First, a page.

“I was a cocky kid with very little experience losing on the baseball field,” Acosta recalls. “I don’t know whether I could be humbled in those days.”
After his phenomenal 1975 season, Acosta was recruited by several prominent baseball schools. But he wasn’t interested in being just a pitcher. The teenager from the Dominican Republic, who had come to the United States just four years earlier, wanted an education as well. It became a choice between Ivy League schools, and given Columbia’s reputation and location and the presence of a highly regarded coach in Sakala, it was an easy choice.
When Acosta arrived at Columbia, it didn’t take long for the brash young hurler to make himself known on the team.
“He had … today they call it swagger, back then we called it cockiness,” Kimutis says.
“Talk about competitive; he had a ridiculous amount of confidence,” Bauld says, “and he came in with a lot of what we thought was bluster.”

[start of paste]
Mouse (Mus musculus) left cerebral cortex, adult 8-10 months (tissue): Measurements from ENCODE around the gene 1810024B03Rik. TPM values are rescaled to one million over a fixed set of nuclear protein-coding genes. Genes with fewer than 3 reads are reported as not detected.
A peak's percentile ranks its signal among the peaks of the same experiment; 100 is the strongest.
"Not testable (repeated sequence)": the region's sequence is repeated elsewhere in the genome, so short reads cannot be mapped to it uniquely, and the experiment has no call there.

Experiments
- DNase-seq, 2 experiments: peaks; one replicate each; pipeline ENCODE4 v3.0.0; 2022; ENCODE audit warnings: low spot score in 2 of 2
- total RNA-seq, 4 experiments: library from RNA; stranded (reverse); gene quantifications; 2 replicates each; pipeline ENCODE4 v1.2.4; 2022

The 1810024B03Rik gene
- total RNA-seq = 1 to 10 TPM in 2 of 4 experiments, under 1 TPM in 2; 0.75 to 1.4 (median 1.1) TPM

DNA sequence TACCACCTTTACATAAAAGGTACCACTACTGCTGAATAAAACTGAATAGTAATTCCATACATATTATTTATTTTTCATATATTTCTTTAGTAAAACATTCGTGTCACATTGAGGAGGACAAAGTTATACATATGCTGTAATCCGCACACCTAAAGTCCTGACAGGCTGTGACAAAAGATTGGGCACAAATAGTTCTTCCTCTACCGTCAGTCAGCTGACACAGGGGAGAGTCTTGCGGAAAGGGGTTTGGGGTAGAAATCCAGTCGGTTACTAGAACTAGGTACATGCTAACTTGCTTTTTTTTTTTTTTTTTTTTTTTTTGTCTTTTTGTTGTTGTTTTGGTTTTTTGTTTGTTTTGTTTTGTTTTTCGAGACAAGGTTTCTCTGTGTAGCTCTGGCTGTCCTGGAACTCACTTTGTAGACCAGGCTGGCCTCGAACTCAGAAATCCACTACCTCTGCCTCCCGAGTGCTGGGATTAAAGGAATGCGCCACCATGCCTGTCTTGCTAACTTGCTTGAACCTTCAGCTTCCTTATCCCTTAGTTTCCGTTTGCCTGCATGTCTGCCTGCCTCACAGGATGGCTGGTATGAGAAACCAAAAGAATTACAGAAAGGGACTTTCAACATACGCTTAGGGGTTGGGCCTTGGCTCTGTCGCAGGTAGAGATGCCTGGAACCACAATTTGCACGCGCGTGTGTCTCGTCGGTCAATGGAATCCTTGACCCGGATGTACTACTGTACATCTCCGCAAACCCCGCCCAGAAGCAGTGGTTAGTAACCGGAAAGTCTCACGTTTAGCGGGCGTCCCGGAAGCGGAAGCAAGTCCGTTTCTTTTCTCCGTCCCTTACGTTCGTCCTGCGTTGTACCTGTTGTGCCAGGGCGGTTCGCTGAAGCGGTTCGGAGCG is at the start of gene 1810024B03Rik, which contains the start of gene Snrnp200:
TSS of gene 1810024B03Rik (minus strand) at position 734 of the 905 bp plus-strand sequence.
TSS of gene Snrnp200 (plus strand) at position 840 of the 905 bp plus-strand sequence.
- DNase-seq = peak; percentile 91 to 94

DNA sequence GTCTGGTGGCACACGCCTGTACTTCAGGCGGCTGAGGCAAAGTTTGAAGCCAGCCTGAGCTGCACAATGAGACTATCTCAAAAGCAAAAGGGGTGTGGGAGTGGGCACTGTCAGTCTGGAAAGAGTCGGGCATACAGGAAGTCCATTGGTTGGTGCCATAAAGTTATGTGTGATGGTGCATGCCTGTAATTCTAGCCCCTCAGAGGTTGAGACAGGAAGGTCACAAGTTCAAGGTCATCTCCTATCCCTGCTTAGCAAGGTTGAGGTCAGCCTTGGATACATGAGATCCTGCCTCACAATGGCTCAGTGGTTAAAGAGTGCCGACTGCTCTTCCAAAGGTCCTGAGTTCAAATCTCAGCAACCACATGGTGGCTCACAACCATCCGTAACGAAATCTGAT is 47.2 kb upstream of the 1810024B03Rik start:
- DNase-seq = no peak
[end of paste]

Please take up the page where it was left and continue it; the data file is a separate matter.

The 1976 season was the first in which the Ivy League allowed freshmen to compete on varsity squads. That rule change permitted a bevy of players — Acosta, outfielder Tony Ramirez ’79, and pitchers Ricky Espitia ’79 and Tom Whelan ’79, among others — to make an immediate impact for the Columbia team.
“There were so many new faces,” Sakala said at the time. “As far as they were concerned, there was no past. They didn’t relate to last year or the year before.”
Acosta had every expectation that he would be a difference maker for the Lions.
“It never occurred to me,” Acosta says, “that I would be anything other than one of the top pitchers on the team.”